‘Janitors’ of the Sea: Overharvested Sea Cucumbers Play Crucial Role in Protecting Coral

In a first-of-its-kind study, the researchers discovered that sea cucumbers protect coral from disease.

Energy Materials: Driving the Clean Energy Transition

Energy materials facilitate the conversion or transmission of energy. They also play an essential role in how we store energy, reduce power consumption, and develop cleaner, efficient energy solutions.

Assessing the California Storms

Faculty members in Georgia Tech's School of Earth and Atmospheric Sciences share their expertise following the recent storm in California.

Can Solar Geoengineering Save the World?

As the idea of solar geoengineering picks up steam, Harding invites everyone to join the conversation, starting with learning about what it is, how it works, and whether or not this once-niche proposition really can save the world.

Partnership for Inclusive Innovation 2024 Summer Internship Applications Now Open

PIN's Opportunity for All – Innovation for Good Student Applications for Summer open through Feb. 11, 2024.

Photochemistry and a New Catalyst Could Make Fertilizer More Sustainable

New insight into the role of carbon in a low-temperature, light-based reaction may help create ammonia for fertilizer while a new catalyst offers a path to recycling the runoff.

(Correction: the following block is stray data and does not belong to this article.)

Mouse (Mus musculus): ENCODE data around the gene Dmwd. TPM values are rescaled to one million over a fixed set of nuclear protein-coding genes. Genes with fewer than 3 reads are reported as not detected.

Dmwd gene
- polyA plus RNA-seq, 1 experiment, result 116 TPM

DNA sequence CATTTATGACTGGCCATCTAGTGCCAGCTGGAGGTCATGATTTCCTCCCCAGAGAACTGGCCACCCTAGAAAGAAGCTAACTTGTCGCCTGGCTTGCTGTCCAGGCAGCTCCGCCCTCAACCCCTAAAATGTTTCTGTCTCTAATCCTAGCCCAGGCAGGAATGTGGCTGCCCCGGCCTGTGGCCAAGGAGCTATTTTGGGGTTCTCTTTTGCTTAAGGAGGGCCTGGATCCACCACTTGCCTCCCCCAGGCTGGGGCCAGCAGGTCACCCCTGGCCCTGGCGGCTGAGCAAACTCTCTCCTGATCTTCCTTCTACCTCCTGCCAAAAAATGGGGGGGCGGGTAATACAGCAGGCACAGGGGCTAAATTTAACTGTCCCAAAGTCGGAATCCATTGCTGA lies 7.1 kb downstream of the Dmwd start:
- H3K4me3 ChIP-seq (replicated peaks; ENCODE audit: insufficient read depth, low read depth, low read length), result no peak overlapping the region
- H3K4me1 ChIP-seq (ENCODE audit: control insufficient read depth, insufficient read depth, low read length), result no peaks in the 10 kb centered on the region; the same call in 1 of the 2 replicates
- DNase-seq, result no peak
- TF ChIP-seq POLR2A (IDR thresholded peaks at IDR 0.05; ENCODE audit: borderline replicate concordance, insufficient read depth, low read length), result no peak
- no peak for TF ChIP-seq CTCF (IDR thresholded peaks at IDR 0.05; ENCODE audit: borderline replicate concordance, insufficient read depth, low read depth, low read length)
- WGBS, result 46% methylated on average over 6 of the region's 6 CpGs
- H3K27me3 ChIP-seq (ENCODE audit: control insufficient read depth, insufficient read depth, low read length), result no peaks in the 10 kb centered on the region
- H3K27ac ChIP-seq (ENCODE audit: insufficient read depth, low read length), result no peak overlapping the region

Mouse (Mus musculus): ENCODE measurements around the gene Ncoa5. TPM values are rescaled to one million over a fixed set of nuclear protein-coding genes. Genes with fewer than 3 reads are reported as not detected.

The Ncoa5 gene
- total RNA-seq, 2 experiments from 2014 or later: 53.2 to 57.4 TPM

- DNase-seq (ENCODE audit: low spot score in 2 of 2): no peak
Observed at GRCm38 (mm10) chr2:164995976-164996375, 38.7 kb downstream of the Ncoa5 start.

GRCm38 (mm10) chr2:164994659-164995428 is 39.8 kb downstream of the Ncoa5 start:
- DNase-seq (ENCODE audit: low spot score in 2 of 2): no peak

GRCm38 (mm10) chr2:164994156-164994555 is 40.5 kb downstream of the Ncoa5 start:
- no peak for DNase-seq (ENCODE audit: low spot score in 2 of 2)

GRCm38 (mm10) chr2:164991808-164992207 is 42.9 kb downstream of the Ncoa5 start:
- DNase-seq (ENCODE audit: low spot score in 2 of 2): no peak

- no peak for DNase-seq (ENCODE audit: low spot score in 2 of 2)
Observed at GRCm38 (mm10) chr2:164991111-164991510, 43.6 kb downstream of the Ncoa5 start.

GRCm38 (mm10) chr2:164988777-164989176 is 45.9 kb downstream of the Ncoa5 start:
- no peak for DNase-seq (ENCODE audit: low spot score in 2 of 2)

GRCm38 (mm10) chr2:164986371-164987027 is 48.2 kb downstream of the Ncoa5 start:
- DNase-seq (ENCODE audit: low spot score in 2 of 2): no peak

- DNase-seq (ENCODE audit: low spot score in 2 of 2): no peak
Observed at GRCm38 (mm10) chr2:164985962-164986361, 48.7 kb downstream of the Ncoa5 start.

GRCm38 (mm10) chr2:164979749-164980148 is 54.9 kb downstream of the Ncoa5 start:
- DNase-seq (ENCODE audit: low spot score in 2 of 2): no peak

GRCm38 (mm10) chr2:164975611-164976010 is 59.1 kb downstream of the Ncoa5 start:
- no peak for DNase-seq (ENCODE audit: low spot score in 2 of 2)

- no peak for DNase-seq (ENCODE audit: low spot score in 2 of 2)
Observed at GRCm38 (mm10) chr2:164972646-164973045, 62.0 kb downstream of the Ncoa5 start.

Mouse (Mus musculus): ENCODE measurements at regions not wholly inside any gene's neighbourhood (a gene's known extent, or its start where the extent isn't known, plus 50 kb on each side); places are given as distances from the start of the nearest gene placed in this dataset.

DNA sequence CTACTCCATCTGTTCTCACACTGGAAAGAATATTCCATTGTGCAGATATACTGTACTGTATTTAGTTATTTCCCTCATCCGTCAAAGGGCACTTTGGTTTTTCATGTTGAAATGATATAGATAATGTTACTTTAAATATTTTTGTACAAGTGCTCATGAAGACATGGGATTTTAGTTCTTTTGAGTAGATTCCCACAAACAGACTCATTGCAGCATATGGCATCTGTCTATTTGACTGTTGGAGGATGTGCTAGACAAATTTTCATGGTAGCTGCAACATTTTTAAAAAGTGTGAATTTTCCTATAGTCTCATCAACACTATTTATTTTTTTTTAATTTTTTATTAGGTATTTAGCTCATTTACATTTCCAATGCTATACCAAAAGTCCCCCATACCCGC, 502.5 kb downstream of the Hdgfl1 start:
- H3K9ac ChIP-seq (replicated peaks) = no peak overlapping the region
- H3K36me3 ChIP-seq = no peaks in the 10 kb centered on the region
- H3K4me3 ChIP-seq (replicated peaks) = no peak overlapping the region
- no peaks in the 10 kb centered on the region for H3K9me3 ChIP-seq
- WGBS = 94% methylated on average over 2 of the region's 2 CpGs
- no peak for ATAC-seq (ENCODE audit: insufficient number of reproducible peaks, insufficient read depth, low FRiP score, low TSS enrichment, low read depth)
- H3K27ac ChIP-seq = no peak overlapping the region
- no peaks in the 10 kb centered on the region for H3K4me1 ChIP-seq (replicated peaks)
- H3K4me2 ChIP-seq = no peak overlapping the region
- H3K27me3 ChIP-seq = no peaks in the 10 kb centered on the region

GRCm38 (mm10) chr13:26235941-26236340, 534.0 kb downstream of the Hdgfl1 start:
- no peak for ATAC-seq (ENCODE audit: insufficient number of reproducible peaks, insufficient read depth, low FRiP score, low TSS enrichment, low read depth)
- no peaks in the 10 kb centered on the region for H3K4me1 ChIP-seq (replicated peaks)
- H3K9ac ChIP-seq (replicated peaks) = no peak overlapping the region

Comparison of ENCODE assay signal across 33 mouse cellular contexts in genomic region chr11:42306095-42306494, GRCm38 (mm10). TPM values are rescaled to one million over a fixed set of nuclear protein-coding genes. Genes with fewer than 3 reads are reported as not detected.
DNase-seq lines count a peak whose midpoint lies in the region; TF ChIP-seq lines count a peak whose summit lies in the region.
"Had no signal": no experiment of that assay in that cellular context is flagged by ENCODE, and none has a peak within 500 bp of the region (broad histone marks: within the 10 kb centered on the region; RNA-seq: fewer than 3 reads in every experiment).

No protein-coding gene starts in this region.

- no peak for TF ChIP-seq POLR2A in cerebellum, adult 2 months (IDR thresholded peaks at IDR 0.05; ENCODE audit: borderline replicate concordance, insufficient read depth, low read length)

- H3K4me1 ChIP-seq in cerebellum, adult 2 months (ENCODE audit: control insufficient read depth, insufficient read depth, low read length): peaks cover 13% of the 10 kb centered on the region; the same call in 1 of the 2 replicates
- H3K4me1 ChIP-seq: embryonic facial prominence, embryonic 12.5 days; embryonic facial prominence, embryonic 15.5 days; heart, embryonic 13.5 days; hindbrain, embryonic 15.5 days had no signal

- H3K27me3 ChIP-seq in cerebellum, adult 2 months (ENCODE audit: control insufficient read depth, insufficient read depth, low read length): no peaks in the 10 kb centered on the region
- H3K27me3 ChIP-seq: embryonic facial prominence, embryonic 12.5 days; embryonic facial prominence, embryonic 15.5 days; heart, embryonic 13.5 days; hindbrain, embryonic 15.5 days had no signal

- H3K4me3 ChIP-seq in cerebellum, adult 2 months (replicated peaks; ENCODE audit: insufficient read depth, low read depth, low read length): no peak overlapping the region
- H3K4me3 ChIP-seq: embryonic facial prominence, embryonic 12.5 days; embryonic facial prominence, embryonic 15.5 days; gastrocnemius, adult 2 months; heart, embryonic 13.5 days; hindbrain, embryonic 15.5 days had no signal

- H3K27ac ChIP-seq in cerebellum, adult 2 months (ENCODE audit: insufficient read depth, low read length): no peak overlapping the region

Everlasting African Wildfires Fueled by Aerosol Feedback

Wildfires in Africa are fueled by a feedback loop mechanism as aerosols interact with the climate

Poor and Disadvantaged People Sit in the Dark Longer After a Storm Outage

The research shows that people in lower socioeconomic tiers wait nearly three hours longer on average for their power to be restored.

Georgia Tech to Help Develop State’s First Climate Action Plan

The emissions tracker created by a Georgia Tech-led team will play an important role in the work, researchers say.

Study Reveals Wintertime Formation of Large Pollution Particles in China’s Skies

School of Earth and Atmospheric Sciences researchers find dangerous sulfates are formed, and their particles get bigger, within the plumes of pollution belching from coal-fired power plants.